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SIPP and retirement wealth FAQs

Giving you the information you need.

Here are answers to some of the most commonly asked questions:

Opening a SIPP

You may only open an Account if, at the time of opening, you:

a)     are resident, for tax purposes, solely in the United Kingdom;

b)     have a permanent address in the United Kingdom; and

c)     are not a US Person or opening an Account on behalf of a US Person.

How do I open an SIPP with you?

The quickest and easiest way to do this is online using our secure service. But if you prefer you can also apply by post, using an application form.

It’s much cheaper to buy and sell investments online than by post. One of many reasons it makes sense to manage your account online.

Who can open a SIPP?

If you are 18 or over and:

  • have earnings that count for UK income tax; or

  • are resident in the UK at some point during the tax year; or

  • want to make a transfer from another registered pension scheme

you can apply for a SIPP Account with us.

If you are the parent or legal guardian of a child under 18 you can also apply for a SIPP Account on their behalf (a Child SIPP).

We don’t accept applications by or on behalf of any US Persons.

Paying in to a SIPP

How much can I pay in?

You can pay in as much as you like each tax year, but you can only get tax relief on payments up to the greater of:

  • up to all of your relevant UK earnings in the (subject to annual allowance); or

  • up to £3,600 regardless of any earnings

Who can pay in to my SIPP?

Anyone can, including your employer, but you only get tax relief on your personal payments. These include payments you make from your own pocket or that anyone else, other than an employer or former employer, makes on your behalf.

And to qualify for the tax relief you have to:

  • have earnings that count for UK income tax; or

  • be (or be treated as) resident in the UK at some point during the tax year being claimed for or in any one of the previous five tax years.

What is the annual allowance?

It's the total that you, your employer and anyone else making payments on your behalf can together pay in or build up in any one tax year across all registered pension schemes in your name. It limits the personal payments on which you can actually claim tax relief.

For 2018/19 the annual allowance is £40,000, unless you are already taking money out from a pension, when it is more likely to be £4,000. If you are not sure which annual allowance applies to you, our Customer Services team may be able to help.

The annual allowance includes:

  • any basic rate tax relief we reclaim on your behalf; and

  • any increase in the value of any defined benefit (sometimes called 'final salary') pension to which you are entitled.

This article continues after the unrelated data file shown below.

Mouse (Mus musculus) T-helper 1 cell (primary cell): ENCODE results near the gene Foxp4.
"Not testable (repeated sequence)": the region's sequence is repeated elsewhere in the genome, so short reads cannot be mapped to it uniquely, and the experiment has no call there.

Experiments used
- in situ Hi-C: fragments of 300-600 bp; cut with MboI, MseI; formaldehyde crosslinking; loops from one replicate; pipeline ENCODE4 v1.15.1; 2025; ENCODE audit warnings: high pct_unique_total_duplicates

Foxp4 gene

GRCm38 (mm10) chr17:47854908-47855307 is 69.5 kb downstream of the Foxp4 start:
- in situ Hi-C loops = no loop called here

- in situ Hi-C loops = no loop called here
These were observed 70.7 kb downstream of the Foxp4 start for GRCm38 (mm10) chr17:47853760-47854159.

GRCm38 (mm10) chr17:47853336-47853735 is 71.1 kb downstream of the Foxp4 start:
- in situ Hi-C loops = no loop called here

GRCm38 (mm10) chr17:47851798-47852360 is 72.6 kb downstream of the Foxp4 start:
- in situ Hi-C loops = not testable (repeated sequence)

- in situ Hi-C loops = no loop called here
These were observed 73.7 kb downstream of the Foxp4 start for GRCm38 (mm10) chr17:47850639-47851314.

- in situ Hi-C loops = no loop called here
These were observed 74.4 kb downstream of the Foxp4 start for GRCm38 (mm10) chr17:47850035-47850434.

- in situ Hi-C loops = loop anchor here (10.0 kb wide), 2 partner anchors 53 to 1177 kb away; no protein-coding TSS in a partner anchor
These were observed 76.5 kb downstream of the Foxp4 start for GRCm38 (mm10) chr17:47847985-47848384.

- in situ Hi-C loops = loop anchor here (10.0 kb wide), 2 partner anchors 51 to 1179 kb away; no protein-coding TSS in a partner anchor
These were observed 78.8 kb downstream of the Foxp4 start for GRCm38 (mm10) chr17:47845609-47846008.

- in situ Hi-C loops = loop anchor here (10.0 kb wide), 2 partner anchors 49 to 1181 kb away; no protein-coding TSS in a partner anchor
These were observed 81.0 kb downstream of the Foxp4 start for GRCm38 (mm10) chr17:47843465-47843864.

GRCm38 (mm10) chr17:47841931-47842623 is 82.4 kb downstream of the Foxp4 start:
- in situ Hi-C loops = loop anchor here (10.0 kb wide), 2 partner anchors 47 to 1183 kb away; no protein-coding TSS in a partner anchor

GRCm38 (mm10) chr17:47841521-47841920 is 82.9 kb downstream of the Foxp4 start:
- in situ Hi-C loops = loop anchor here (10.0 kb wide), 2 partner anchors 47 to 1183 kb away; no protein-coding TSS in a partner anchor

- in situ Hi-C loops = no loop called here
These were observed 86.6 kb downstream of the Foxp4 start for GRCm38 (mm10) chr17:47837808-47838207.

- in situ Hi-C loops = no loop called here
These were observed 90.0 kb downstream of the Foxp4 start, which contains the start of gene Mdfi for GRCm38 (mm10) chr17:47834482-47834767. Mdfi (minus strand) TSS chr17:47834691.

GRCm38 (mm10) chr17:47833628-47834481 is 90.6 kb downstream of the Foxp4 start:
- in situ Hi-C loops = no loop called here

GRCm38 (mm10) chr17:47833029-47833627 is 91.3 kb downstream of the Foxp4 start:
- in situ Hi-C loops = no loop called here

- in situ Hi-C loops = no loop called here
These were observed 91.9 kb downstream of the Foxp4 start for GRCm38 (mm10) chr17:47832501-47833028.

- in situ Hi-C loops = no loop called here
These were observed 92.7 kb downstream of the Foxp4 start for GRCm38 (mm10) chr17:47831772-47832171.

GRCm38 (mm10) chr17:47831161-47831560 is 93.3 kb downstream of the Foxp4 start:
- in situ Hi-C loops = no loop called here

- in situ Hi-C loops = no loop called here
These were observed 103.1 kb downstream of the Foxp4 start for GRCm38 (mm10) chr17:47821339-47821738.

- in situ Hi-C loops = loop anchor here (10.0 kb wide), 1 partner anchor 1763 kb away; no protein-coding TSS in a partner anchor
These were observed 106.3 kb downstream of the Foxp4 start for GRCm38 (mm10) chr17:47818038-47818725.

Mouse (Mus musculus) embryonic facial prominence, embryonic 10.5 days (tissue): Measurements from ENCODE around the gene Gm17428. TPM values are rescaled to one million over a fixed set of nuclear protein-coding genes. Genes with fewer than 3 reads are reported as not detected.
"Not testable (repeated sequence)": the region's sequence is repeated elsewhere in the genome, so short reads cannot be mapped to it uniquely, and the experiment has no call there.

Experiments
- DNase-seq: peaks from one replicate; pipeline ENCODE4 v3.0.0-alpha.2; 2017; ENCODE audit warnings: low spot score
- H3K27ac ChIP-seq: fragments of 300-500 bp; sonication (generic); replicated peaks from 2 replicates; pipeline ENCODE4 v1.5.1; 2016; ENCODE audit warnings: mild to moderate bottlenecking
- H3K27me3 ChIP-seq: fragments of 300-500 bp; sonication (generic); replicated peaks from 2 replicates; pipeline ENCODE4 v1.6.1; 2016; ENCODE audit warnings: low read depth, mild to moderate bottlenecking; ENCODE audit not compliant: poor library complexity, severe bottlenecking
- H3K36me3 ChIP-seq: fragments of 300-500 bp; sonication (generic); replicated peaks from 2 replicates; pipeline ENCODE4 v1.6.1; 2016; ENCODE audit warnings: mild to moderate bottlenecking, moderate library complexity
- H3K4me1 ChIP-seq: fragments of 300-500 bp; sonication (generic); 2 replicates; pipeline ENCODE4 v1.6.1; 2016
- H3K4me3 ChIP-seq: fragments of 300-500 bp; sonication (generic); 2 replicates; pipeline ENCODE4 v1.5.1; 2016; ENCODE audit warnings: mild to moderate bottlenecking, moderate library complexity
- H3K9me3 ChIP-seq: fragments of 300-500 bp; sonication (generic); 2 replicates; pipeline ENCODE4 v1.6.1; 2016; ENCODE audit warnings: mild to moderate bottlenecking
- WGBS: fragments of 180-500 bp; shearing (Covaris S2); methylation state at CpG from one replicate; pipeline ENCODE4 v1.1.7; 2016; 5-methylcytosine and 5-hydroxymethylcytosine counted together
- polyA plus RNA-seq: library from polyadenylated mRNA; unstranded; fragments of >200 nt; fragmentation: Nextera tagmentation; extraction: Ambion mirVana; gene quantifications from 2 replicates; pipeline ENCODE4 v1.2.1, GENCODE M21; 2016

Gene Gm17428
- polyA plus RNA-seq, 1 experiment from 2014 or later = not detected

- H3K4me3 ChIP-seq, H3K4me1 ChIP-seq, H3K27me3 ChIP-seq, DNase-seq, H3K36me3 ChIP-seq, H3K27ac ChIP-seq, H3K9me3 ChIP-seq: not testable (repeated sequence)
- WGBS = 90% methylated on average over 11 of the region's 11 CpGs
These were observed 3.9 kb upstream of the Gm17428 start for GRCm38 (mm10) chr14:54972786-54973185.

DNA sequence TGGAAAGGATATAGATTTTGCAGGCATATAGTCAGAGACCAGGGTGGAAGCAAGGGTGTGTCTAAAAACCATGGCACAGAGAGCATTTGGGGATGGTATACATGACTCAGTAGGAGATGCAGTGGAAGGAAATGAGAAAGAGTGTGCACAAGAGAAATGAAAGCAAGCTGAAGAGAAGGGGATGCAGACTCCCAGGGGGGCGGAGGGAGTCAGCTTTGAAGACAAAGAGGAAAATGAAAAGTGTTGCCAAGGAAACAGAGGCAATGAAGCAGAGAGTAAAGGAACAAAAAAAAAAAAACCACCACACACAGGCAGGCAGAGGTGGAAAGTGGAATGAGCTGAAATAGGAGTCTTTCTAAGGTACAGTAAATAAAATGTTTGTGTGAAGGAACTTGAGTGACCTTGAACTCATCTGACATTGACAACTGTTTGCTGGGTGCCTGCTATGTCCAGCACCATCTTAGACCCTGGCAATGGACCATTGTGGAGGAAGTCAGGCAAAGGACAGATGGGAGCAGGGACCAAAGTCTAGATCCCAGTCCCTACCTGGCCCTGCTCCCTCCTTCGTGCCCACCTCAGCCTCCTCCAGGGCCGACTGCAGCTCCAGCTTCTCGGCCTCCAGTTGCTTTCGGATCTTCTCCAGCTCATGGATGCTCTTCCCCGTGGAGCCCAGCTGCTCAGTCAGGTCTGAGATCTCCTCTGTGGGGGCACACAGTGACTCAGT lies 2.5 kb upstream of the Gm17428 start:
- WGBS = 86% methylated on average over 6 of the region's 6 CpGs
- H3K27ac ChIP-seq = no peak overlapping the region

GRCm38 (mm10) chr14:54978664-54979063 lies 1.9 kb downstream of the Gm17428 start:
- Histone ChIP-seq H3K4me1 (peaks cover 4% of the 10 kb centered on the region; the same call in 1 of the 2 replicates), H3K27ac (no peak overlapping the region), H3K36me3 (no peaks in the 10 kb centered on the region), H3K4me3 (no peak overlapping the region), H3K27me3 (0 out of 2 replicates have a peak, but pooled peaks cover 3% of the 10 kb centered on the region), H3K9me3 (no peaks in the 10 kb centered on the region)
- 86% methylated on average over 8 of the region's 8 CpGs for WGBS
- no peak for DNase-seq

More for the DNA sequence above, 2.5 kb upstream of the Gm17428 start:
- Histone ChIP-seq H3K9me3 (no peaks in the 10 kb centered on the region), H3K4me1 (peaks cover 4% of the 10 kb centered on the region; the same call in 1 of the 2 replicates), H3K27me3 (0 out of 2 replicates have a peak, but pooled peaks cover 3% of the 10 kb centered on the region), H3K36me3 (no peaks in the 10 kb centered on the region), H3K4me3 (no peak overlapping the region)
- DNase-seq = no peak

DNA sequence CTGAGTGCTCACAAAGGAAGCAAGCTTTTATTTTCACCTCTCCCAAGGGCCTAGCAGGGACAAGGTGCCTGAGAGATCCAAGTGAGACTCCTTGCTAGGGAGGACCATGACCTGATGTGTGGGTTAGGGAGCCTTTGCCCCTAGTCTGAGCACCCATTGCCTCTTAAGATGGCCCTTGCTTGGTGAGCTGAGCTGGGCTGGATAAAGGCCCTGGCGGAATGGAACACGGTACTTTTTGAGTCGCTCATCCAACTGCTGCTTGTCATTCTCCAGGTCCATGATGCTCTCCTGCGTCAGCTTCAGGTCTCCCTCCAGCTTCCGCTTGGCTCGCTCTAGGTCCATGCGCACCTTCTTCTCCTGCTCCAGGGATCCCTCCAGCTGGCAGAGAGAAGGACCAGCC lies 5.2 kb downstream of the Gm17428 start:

What is tapered annual allowance?

The annual allowance taper took effect from 6th of April 2016.

The objective is to control the cost of pension tax relief and help make sure pensions tax relief is fair and affordable. The way that the tapering works is that for every £2 of income that exceeds £150,000, £1 of annual allowance will be lost. The maximum reduction is £30,000 – it will be reached if you have income of at least £210,000 - resulting in an annual allowance of £10,000. However the tapered annual allowance is applied each tax year separately and you may have a tapered annual allowance in one tax year and a full annual allowance in the following tax year depending on your income.

What if I go over my annual allowance?

You will have to pay a tax charge on anything over your annual allowance, unless you can use up ('carry forward') any left-over annual allowance from up to the three previous tax years.

Can I carry forward left over annual allowance?

You can carry forward left over annual allowance if you were a member of a registered pension scheme in the years you want to carry forward from. You can carry forward unused allowance from the three previous tax years. But even if you use carry forward you can never pay in more than your total earnings in the tax year you are carrying forward to. You can't carry forward unused allowance if you have no earnings or you are on the reduced annual allowance of £4,000.

To what age can I keep paying in?

You can keep paying in to your SIPP up to the age of 75. After that you won't qualify for tax relief. We don't accept payments from anyone over the age of 75.

Can I keep paying in to my SIPP even after I've started taking an income from it?

Yes, as long as:

  • you don't pay in more than £3,600 (gross) in any one year if you don't have any earnings (pension income doesn't count as earnings)

  • if you do have earnings, you stick within your annual allowance. If you have already started taking an income from a pension this is usually £4,000. Ask our Customer Services team if you are not sure which annual allowance applies to you